This is the fourth in this space war series. Pick up this book quick if you are a fan of space war. There was an almost continuous series of battles iThis is the fourth in this space war series. Pick up this book quick if you are a fan of space war. There was an almost continuous series of battles in space. I cared about the characters, and wanted to follow what would happen to each one. I am even embarrassed to say I was interested in what was going to happen to the hideous evil enemy leaders.
I don't agree with the explanation of the evolution of the Ullagi. I would think phylogenetic forces would be a greater influence than availability of prey to the evolving Roons. The sexually dimorphic separation between male and female Ullugi is extreme and disturbing. Also disturbing, for me, are the analogies made between humans and Ullagi. Fist a'Yerg even says as much to Cassy Quinn at one point. Cassy denies the similarity, and I want to agree with her. While humans have been incredibility violent and overly war oriented, there is a difference. Humans have the potential to see the light and stop warring, at least temporarily.
Sharl Buccari is still the main hero of the story. She is surrounded by a cast of thousands of supporting stars. I am glad the body count of the main characters is pretty low. Enough characters we have gotten to know lose their lives to keep the threat and tension high, without turning me off with killing many major characters. Buccari has important roles to play on Earth and on Genellan and her role becomes even more important in this book.
This book is for people who are OK with reading about war. There is a great deal of world building going on. And there are stories about 4 different space faring species. And humans are having children and falling in love. I don't think you can enjoy this story if you don't enjoy space battles. I would tell most people to read the books in order. Each book builds on the characters and stories from each of the books earlier in the series, But this one is very different. This was all about the war in space. I could not put it down when on the last 100 pages. I want the author to make a sequel, please!...more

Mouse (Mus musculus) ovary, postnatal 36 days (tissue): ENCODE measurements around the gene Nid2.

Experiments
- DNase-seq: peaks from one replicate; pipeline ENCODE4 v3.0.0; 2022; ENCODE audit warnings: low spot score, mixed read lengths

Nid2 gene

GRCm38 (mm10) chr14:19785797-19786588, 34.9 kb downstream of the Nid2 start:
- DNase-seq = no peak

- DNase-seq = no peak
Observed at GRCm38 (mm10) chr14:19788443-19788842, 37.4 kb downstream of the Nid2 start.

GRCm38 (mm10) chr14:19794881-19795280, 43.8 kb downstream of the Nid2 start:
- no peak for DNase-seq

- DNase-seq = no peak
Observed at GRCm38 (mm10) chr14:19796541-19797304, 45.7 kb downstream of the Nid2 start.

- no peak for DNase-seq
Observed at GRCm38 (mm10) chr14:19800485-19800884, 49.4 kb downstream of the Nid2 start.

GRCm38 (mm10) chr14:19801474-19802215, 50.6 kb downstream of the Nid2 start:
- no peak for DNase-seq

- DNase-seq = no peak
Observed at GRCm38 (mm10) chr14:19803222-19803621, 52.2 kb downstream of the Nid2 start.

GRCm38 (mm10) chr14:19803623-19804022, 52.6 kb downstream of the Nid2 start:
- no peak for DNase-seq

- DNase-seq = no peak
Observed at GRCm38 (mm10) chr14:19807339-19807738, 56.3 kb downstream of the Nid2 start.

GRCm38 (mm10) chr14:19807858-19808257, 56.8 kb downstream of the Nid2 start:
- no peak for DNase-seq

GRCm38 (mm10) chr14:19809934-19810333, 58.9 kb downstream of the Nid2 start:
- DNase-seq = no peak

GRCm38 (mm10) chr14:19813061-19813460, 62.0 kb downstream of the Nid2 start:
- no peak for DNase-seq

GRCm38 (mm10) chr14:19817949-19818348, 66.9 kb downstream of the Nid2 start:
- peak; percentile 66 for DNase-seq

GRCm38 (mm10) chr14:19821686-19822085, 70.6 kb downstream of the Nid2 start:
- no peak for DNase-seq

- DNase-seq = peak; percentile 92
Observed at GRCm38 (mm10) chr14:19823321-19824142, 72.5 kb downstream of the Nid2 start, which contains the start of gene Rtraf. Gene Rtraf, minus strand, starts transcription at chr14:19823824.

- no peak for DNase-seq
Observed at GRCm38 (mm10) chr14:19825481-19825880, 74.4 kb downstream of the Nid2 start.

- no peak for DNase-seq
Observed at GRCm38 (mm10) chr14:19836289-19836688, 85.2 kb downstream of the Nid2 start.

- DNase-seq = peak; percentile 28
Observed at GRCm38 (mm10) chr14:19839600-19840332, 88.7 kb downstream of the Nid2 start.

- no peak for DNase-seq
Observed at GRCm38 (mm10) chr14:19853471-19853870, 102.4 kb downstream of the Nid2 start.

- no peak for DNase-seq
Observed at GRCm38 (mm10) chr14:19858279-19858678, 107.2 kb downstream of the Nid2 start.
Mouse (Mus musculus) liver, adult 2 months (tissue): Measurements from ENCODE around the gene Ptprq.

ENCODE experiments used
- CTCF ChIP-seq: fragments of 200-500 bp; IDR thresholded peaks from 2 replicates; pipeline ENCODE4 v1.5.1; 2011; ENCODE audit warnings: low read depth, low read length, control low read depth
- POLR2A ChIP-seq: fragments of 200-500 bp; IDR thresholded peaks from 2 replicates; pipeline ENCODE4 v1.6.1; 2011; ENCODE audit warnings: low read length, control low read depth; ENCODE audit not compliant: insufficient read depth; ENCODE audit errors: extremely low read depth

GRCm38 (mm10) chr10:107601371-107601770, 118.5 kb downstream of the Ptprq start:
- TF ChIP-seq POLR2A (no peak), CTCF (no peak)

I enjoyed it even more than book one. We go many places, back to Earth, two new colonies, both Konish planets, into space and even to the south hemispI enjoyed it even more than book one. We go many places, back to Earth, two new colonies, both Konish planets, into space and even to the south hemisphere of Genellan. We finally meet the fleet destroyers. We see duplicity and untrustworthiness among all races. The little flying hunters make in into space. Our heroine is as amazing as always. I don't agree with all her decisions. but she makes the story more interesting with every decision she makes.
I am racing to get number three in the series, so I can plow into it. It was a quick read for me, because I was reading in every spare moment I could dig up.
This book would probably appeal to space opera fans. There is fighting at many technical levels. Alot of fighting against the strange natural beasts of the new colony worlds. There are space battles and many attempts to avoid fighting through diplomacy. For this book diplomacy is combat through alternate means. There are alot of characters and action on multiple planets to keep track of. I could imagine many readers might not like that aspect. I enjoyed it, although, of course, there are some storylines I am more interested in than others.
My one complaint with the series is that every single female gets pregnant or wants to get pregnant. I don't know what it is with the author, but I want him to accept that in the future not every female has to serve to carry babies to term.
I enjoyed the book and looking forward to the following books....more
Devoured was a competent addition to the canon of zombie stories. I found the book a very fast read, finishing it in one day and part of a night of r Devoured was a competent addition to the canon of zombie stories. I found the book a very fast read, finishing it in one day and part of a night of reading.